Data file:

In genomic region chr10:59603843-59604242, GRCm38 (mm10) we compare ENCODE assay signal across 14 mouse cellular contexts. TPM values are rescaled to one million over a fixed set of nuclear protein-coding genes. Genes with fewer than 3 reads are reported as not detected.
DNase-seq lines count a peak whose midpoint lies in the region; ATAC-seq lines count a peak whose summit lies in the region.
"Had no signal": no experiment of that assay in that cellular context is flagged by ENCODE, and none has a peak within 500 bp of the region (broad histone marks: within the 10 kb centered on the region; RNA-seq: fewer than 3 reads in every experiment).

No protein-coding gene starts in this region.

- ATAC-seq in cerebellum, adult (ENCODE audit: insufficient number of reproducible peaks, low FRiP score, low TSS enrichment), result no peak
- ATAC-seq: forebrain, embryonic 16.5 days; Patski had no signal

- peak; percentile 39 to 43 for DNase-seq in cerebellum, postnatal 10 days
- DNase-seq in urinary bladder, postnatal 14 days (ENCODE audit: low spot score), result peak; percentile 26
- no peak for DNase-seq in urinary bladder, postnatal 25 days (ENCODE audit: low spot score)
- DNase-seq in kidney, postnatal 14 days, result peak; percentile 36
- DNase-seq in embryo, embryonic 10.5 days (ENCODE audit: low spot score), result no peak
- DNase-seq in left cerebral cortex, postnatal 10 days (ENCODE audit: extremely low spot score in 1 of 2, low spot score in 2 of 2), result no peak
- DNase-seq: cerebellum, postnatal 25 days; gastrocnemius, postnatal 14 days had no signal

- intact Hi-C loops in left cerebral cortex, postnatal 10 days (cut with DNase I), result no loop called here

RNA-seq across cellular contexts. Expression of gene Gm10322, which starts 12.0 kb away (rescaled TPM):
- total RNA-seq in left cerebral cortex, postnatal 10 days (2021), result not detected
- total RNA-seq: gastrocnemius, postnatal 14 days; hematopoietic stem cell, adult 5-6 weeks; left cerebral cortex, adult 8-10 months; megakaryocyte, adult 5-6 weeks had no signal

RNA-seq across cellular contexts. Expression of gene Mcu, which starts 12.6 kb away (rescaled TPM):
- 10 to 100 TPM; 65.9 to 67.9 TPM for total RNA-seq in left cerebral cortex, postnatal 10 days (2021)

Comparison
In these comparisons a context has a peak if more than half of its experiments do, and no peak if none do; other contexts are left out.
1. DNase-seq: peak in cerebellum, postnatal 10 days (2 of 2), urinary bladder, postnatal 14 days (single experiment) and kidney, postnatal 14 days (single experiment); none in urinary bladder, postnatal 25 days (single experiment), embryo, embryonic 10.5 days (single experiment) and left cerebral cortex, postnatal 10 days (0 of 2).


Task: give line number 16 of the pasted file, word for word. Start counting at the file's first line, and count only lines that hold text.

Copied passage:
- total RNA-seq in left cerebral cortex, postnatal 10 days (2021), result not detected